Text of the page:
MacFarland says he saw it differently. The contacts in Jordan had yielded little. “Maybe there is a power struggle between the sheiks in Jordan and the sheiks in Anbar,” MacFarland says. “But let’s back the sheiks in Anbar. Let’s pick a horse and back it.”

He says the results were immediate when a sheik pledged to support the alliance with the U.S. Army, an agreement some of the sheiks involved would grandly name The Awakening. “Once a tribal leader flips, attacks on American forces in that area stop almost overnight,” MacFarland says.

Marine headquarters officers also raised concerns about the backgrounds of some of the tribal leaders involved in The Awakening. Anbar’s desolate roads and stretches of empty desert have long been home to smugglers. “I’ve read the reports” on al-Rishawi, MacFarland says. “You don’t get to be a sheik by being a nice guy. These guys are ruthless characters. ... That doesn’t mean they can’t be reliable partners.”
More than 200 sheiks in alliance

The Marine headquarters let MacFarland pursue his work with the tribes and ultimately supported it. The alliance grew to more than 50 sheiks by the time the brigade left Iraq, spreading throughout the province. Police recruiting continued to increase. The tribes began attacking al-Qaida leaders who were on U.S. target lists, according to brigade documents.

More than 200 sheiks are now part of the alliance. Recently, they said they would form a political party.

Military analysts say there are no textbook guides for what MacFarland did. Battling a counterinsurgency demands leaders “who understand that this is a different kind of war than the Army and Marine Corps have trained for,” says Andrew Krepinevich, a counterinsurgency expert at the Center for Strategic and Budgetary Assessments in Washington. “The big difference is in the leadership.”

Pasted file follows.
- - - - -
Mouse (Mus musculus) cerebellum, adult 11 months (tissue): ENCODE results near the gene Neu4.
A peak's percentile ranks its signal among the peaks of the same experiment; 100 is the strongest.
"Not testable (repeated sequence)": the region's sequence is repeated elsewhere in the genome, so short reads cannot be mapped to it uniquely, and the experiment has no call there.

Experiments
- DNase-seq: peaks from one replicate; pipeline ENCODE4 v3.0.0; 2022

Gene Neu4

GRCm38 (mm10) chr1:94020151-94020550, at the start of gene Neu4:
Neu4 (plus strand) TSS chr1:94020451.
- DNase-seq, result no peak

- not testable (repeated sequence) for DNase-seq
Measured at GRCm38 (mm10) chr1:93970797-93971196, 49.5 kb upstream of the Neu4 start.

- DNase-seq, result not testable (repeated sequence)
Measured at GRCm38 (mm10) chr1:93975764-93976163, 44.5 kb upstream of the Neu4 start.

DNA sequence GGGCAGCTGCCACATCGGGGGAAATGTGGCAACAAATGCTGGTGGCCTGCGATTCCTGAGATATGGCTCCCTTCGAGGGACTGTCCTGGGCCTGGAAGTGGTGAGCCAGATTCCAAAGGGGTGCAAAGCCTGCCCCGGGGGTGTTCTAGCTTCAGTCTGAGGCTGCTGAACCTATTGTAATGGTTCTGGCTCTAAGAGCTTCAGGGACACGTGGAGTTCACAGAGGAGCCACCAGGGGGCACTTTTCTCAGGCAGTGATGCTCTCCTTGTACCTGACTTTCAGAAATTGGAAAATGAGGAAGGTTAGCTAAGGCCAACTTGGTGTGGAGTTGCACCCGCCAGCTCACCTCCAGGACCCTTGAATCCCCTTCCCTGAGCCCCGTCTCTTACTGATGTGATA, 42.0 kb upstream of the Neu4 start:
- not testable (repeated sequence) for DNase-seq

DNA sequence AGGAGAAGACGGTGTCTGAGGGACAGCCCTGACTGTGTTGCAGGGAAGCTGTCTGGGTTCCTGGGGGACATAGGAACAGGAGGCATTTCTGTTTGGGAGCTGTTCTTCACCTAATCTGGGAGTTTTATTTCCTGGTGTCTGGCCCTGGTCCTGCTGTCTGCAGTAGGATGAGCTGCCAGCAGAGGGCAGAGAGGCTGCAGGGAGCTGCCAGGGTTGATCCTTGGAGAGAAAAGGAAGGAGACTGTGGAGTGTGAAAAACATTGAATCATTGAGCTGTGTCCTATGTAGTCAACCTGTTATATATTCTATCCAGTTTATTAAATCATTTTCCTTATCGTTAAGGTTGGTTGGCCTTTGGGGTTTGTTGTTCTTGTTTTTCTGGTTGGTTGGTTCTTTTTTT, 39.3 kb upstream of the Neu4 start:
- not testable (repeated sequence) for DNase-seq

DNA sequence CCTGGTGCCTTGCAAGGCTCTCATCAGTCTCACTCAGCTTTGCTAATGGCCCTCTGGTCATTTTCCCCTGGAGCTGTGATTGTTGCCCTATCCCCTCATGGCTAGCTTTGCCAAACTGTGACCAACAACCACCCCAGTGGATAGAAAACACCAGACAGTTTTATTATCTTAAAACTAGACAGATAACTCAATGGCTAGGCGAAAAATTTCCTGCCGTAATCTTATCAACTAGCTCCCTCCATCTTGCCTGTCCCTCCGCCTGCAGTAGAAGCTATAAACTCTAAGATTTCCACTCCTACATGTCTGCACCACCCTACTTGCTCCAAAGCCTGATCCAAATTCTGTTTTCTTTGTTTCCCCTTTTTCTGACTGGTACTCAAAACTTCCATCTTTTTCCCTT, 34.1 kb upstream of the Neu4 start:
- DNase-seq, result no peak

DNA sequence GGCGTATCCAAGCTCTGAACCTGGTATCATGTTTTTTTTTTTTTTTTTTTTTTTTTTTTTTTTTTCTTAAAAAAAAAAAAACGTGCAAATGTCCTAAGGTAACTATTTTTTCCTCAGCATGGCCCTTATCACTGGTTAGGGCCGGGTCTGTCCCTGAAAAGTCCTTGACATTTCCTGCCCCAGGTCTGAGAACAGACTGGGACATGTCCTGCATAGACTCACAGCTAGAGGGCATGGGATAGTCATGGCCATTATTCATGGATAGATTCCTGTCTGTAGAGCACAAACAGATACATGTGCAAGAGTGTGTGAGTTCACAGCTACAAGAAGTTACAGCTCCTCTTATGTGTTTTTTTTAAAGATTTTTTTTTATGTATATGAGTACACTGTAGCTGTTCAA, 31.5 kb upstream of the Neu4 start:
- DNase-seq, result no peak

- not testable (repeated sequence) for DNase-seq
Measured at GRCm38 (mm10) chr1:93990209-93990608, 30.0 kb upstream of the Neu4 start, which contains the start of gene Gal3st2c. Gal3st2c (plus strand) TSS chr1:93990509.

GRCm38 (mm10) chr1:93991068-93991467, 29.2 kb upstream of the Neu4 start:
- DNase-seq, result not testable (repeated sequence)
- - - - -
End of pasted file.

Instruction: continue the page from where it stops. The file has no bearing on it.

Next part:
From MacFarland’s standpoint, it was less about leadership style and more about necessity.

“Maybe I was a bit of a drowning man in Ramadi,” he says. “I was reaching for anything that would help me float. And that was the tribes.”
excellent news , however that is the type of deals which you have been slating the British for.

Unfortunately the sheiks in basra have backed another horse , namely Iran, Basra is far larger than ramadi wth tribes such as the gammancha(sp) who tolerate or support attacks on britfor
I think there is a difference between a deal like this where combat operations continue vs a deal where no combat operations occur. Colonel MacFarland didnt sit tight in a base rather he continued on the goal which was to defeat the tango's in Ramadi. If you can draw tribes to your side and get them to work with you against a common enemy then I think thats a good way to go.